Lesson 4

Mastering Plot Styling in Python Using Matplotlib

Topic Overview and Actualization

Welcome! Today's lesson is all about styling plots. Styling is essential for making plots visually attractive and informative. We'll walk through various styling plot aspects with Python's Matplotlib, enhancing a simple line plot as we progress. Let's get started!

Basic Plot

In Matplotlib, each plot line defaults to a specific color and line type. Here's an example with a basic line plot:

Python
1import matplotlib.pyplot as plt 2x = [1, 2, 3, 4, 5] 3y = [1, 4, 9, 16, 25] 4plt.plot(x, y) 5plt.show()

Adjusting Colors and Line Types

Ever want to change these defaults? Fortunately, Matplotlib lets you do just that with the color and linestyle parameters:

Python
1plt.plot(x, y, color='red', linestyle='dashed') 2plt.show()

Voila! Our line is now red and dashed!

Here's the fun part: Matplotlib offers many color options (like 'green', 'blue', 'cyan', etc.) and line styles (like 'solid', 'dotted', 'dashdot', etc.). This feature allows for more personalized and differentiated line plots.

Adding Markers

Markers can significantly enhance the aesthetics and readability of your plot by highlighting the data points. Matplotlib allows us to add markers using the marker parameter:

Python
1plt.plot(x, y, color='red', linestyle='dashed', marker='o') 2plt.show()

Result:

Some commonly used markers include 'o' (circle), '.' (point), '*' (star), 's' (square), '+' (plus), 'x' (cross), etc.

Adding Titles, Labels, and Legends

Good labels make plots easy to understand. So, let's add a title, x-label, y-label, and a legend to make our plot more self-explanatory:

Python
1plt.plot(x, y, color='red', linestyle='dashed') 2plt.title('Square Numbers') # Title of the plot 3plt.xlabel('Numbers') # x-axis label 4plt.ylabel('Squares') # y-axis label 5plt.legend(['Square Numbers']) # Legend 6plt.show()

Now, our plot carries much more information!

Setting Axes Limits and Ticks

You may want to focus on a particular region in your plot. Matplotlib allows us to limit the ranges shown on the x- and y-axes using xlim() and ylim(). Additionally, it allows us to set the tick marks using xticks() and yticks(). Let's try them out:

Python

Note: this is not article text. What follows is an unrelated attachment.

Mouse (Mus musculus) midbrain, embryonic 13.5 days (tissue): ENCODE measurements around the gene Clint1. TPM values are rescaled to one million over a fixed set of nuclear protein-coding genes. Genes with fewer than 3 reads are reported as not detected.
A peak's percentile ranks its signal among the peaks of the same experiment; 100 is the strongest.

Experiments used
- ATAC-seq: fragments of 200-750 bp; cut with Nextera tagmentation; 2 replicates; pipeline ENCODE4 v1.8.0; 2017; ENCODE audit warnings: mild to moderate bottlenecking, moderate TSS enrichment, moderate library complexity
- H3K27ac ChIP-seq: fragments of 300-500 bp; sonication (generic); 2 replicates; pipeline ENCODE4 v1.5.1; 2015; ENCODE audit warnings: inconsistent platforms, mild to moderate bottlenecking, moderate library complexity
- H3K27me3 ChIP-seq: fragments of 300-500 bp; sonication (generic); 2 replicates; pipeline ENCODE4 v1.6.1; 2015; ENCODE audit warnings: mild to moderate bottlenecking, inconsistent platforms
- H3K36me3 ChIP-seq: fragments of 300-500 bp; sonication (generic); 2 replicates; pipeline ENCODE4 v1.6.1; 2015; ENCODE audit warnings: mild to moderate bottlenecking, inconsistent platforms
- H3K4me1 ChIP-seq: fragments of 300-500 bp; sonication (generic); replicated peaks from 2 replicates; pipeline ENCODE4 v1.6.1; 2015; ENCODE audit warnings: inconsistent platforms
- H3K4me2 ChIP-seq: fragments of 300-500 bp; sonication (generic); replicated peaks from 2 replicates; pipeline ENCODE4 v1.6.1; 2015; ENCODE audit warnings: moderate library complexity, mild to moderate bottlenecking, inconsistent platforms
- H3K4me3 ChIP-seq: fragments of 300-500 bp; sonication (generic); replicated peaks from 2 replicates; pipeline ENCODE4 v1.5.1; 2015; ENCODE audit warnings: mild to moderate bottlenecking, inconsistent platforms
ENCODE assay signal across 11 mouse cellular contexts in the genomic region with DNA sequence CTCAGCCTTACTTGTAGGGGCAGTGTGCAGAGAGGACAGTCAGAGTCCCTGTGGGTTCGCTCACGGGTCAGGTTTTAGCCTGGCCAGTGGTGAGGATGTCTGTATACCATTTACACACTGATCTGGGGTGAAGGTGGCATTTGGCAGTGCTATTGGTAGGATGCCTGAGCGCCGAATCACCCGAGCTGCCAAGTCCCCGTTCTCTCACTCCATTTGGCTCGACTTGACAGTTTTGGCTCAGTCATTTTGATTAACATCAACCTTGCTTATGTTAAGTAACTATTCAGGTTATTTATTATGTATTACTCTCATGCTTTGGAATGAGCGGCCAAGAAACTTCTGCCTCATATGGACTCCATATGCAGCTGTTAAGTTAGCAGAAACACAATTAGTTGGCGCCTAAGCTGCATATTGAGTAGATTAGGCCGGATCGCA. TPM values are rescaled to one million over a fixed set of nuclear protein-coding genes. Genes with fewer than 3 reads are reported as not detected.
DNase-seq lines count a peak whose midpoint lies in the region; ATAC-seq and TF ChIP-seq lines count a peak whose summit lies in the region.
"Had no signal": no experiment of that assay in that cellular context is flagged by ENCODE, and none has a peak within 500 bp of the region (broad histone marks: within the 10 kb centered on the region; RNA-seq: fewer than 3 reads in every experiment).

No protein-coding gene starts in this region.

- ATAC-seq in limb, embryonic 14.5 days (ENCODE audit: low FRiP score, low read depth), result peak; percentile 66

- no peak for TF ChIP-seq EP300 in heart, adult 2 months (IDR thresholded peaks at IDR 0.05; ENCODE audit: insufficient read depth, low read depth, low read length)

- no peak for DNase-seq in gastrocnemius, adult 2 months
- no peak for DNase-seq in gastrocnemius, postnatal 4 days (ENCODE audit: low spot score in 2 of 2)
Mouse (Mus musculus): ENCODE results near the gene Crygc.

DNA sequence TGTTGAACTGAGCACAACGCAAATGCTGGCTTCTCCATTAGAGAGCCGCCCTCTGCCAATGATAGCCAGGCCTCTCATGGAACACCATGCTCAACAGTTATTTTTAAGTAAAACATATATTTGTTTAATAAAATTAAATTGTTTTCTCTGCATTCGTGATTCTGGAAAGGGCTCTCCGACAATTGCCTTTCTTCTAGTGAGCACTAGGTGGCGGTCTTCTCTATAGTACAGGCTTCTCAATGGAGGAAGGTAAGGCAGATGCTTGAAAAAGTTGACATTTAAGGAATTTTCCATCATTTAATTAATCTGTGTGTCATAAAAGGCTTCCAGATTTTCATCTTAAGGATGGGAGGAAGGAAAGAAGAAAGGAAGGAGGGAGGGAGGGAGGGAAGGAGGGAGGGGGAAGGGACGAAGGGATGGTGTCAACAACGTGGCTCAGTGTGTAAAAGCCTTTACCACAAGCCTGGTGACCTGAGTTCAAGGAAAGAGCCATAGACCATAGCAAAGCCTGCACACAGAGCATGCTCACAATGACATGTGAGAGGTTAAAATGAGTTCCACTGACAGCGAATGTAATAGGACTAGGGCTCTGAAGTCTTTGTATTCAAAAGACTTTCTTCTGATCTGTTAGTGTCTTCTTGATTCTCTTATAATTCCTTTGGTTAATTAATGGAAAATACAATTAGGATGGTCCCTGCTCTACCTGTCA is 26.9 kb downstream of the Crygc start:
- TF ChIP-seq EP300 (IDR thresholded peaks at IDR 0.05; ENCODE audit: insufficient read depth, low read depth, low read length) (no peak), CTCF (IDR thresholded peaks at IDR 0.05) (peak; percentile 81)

1plt.plot(x, y, color='red', linestyle='dashed') 2plt.title('Square Numbers') 3plt.xlabel('Numbers') 4plt.ylabel('Squares') 5plt.legend(['Square Numbers']) 6plt.xlim(2, 5) # Limit on x-axis 7plt.ylim(4, 25) # Limit on y-axis 8plt.xticks(range(2, 6)) # Ticks on x-axis 9plt.yticks(range(4, 26, 5)) # Ticks on y-axis 10plt.show()

We pass the lower and upper limits of the x and y axes in the xlim and ylim functions. xticks and yticks functions take exact ticks locations as an argument. Ticks are usually evenly spaced so we can set their locations with range.

Our plot now displays squares for numbers from 2 to 5.

Adding Gridlines

Gridlines provide an easier way to estimate values in plots. To add them, we use grid(True):

Python
1plt.plot(x, y, color='red', linestyle='dashed') 2plt.title('Square Numbers') 3plt.xlabel('Numbers') 4plt.ylabel('Squares') 5plt.legend(['Square Numbers']) 6plt.xlim(1, 6) 7plt.ylim(1, 30) 8plt.xticks(range(1, 7)) 9plt.yticks(range(0, 31, 5)) 10plt.grid(True) # Adding gridlines 11plt.show()

With the gridlines turned on, our plot becomes more precise!

Lesson Summary and Practice

Congratulations! You've mastered plot styling and transformed a simple line plot into an attractive, informative visualization. Next, we'll put what you've learned to the test. These exercises will reinforce your understanding and expertise in Python data visualization. Ready to proceed? We sure are. Let's tackle the practice problems!

Enjoy this lesson? Now it's time to practice with Cosmo!

Practice is how you turn knowledge into actual skills.